On Tuesday, Olsen acknowledged in an interview with NPR show host Audie Cornish the “blue tsunami” that happened on November 6 when Democrats made sweeping victories in California. Olsen identified two issues that lent themselves to what she called the “toxic brand” of the national Republican party in California. One was the aftermath of demonstrations in Charlottesville, Virginia, which resulted in the death of a leftist protester. 

CORNISH: Can you give me two issues that you know for fact play nationally for Republicans but in California are toxic?

OLSEN: One was Charlottesville. The fact that the Trump presidency did not immediately call out the racism, the hatred, the violence that was going on there, that was a major falling-off-the-cliff point, if you will, for Californians.

A second issue - separating children from families at the border. Of course we all want to have secure borders, but our economy is also so reliant on immigration. And we need to be able to streamline ways so that people can immigrate here legally but that we're also keeping families together. And that was a very troubling point for many California Republicans.

CORNISH: Is the issue really that you're out of line with the current Republican Party, not that the party is somehow the problem, because there are other states that went more red, right?

OLSEN: Right.

CORNISH: If you look at Missouri or something like that - you just may be in the wrong place.

OLSEN: I sure hope not. I've spent a lot of time over the last couple years, actually, evaluating, doing some self-reflection and evaluating, did I leave the party? Did my principles change, or did the party leave me? And I really tried to do an honest assessment of that to the extent that you can. And I truly believe the party left me. I feel like my core principles today are the same principles I've always had, the same ones that are at the root of the Republican Party - economic opportunity, freedom, liberty, individual responsibility, fiscal accountability.

Those are not values that I see being championed by today's national Republican Party in a Trump presidency. That's heartbreaking for me to say that, but I do believe the party has moved into a place that it didn't used to be. This is not the party of Abraham Lincoln or Ronald Reagan.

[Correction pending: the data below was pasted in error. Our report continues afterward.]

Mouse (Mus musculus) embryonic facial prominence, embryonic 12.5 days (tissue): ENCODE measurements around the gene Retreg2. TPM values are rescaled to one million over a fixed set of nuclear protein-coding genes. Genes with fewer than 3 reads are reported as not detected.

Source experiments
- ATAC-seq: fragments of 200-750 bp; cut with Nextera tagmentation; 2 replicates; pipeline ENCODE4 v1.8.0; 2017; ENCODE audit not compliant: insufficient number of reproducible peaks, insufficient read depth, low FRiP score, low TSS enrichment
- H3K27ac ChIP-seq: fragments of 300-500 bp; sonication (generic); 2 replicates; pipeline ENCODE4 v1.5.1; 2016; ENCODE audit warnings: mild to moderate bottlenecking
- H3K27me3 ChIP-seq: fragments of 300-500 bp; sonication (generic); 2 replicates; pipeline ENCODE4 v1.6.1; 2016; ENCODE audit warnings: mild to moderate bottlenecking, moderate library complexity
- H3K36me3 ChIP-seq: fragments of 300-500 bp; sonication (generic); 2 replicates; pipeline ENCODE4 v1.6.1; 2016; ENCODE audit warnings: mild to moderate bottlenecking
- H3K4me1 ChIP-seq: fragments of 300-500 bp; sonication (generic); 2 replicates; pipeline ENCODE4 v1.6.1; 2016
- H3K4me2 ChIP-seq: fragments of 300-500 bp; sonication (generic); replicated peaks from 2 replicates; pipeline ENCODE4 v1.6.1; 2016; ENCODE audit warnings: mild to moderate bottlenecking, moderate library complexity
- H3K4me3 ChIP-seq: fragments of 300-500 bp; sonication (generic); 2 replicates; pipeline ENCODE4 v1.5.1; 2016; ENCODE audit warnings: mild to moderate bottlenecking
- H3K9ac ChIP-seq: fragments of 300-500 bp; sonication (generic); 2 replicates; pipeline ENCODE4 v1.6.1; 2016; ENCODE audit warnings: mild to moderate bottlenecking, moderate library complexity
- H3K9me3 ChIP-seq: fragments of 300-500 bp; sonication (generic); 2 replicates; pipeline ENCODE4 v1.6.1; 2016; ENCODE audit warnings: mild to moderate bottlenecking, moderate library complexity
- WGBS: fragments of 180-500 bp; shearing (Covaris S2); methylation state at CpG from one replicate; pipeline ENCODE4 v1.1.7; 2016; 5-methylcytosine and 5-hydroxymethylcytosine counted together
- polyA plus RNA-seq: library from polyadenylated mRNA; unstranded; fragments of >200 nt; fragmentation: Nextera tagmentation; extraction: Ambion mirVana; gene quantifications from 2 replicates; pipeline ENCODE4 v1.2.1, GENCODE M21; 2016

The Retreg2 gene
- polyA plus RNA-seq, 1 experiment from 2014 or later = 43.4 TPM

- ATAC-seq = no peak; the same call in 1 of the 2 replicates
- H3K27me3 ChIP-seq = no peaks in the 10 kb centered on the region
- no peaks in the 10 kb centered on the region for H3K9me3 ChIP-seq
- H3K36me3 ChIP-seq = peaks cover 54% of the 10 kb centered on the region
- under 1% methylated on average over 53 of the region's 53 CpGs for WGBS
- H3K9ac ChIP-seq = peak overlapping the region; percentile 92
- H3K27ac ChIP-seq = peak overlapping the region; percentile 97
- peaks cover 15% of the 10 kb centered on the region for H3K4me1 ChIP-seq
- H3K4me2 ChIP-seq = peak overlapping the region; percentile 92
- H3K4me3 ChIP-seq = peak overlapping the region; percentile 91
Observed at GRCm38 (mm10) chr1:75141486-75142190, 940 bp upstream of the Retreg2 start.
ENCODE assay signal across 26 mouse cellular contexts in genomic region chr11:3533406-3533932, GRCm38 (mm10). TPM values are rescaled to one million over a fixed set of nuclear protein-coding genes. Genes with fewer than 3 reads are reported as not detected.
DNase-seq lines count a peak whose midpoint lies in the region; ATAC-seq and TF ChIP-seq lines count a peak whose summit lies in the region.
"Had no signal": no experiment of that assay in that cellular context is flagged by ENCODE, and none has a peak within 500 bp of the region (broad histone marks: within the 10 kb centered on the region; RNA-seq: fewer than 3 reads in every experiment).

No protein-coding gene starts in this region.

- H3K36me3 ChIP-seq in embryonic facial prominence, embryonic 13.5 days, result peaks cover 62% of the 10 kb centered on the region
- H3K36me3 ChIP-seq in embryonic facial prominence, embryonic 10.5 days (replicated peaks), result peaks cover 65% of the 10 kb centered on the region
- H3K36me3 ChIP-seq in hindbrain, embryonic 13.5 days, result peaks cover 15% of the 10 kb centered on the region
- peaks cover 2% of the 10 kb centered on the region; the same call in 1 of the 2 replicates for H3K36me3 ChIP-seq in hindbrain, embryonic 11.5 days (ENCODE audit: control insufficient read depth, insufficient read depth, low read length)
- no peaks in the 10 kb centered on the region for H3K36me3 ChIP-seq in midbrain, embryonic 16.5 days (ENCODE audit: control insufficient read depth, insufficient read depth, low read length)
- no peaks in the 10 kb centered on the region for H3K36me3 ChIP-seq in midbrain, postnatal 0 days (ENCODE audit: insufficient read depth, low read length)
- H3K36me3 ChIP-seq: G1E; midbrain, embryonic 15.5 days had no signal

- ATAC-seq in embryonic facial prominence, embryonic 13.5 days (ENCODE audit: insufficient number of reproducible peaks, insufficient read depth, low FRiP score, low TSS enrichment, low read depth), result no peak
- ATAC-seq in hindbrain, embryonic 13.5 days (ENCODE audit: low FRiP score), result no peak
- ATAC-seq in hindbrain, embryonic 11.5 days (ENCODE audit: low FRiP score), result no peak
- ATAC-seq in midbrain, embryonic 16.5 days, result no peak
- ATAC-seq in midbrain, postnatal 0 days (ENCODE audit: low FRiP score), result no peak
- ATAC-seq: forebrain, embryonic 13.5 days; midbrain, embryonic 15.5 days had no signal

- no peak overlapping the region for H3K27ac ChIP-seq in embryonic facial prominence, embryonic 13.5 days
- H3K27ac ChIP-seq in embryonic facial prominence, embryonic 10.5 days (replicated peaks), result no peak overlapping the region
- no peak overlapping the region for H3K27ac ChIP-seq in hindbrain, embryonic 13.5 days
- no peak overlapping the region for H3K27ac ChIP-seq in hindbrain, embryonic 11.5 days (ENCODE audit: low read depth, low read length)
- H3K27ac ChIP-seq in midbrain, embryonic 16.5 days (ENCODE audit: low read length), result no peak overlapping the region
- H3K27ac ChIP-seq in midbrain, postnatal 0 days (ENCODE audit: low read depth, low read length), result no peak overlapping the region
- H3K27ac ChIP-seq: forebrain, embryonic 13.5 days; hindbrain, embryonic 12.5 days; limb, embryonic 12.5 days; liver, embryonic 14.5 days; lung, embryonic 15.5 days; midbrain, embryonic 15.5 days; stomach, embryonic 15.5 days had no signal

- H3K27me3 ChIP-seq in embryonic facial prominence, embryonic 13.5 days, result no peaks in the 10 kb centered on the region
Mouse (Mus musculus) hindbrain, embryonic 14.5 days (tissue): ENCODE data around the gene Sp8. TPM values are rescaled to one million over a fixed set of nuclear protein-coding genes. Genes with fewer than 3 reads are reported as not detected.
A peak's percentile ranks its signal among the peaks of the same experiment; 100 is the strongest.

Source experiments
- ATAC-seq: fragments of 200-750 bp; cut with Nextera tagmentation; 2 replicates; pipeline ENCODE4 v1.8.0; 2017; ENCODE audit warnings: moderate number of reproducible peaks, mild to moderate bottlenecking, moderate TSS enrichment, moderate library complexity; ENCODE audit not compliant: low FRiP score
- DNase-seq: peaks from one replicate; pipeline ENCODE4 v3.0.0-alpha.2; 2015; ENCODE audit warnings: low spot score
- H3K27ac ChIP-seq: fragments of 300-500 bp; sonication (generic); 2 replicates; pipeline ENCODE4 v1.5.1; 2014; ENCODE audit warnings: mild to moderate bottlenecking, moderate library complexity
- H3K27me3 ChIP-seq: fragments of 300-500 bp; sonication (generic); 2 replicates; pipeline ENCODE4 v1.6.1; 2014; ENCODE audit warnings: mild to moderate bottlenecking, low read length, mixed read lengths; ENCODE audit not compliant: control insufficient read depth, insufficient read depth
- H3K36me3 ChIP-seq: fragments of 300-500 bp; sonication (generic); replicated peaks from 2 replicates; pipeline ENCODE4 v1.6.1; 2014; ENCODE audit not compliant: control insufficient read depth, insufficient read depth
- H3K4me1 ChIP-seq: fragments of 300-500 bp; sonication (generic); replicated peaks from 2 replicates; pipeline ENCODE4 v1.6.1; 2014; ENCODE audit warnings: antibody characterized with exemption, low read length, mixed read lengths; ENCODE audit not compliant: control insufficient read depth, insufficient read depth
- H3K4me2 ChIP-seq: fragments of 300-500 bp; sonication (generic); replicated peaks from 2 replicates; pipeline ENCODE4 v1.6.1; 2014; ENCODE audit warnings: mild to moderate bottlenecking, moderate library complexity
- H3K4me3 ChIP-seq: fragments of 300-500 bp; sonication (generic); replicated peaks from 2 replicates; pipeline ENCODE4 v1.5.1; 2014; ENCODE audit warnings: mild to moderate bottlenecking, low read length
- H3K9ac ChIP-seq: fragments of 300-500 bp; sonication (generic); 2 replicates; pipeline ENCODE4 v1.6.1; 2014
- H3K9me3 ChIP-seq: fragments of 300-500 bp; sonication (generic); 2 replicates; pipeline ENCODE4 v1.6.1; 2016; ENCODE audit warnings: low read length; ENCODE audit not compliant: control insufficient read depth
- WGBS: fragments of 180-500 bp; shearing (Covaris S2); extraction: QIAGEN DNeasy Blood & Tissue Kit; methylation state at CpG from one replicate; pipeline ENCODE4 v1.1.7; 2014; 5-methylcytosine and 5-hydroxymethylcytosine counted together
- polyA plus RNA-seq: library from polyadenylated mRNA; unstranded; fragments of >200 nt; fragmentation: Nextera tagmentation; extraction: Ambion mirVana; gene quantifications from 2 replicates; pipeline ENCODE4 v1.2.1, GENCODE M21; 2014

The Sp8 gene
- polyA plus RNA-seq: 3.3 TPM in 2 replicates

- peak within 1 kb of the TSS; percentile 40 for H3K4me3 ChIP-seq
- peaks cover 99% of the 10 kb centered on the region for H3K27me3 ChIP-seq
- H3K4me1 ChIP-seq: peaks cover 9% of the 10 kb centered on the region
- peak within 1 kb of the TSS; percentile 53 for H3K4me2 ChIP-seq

Reasons for GOP decline

State GOP chair Jim Brulte told Neil Cavuto on Fox News in June that Republicans may eventually regain their supremacy in the state because “nothing is permanent in politics.” He said that Republican registrations have been declining since 1996. “Republican registration has declined as the white population has declined,” Brulte said. He added that California is one of just four “majority-minority” states in the Union. Saying that Republicans “fight hard” in the state. “California is unbelievably important in this election. If you will," Brulte, "let me give you two data points: there are more registered voters in California than there are residents in 46 of the other 49 states; and there are 14 [California] Republicans in congress. Forty-one states in America don’t have 14 members of congress, total. So that’s why this is such an important battleground this year.”

Brulte has chaired the state GOP since 2013, having served in both chambers of the state legislature as the leader of his caucus. He was also once the executive director of the Republican National Hispanic Assembly, which was credited with boosting the Latino vote for Republicans, including Ronald Reagan, in the 1980s. Since then, Latinos within the Republican Party have identified immigration as an issue that must be resolved in order to secure Latino votes.

Minority majority

Three of the four congressional districts that have flipped from Republican to Democrat have foreign-born populations that make up 25 percent or more of the region. The 39th District, which Democrat Cisneros won, has a 34.1 percent foreign-born population. In Orange County, the number of foreign-born residents coming from Asia and Latin America has driven a demographic change that has had apparent effects in the political sphere. Held by a congressional Democrat, California’s 46th District is notable for having four-out-of-ten residents being born outside the United States. The 47th District, which is also in Orange County, has a foreign-born population of nearly 30 percent.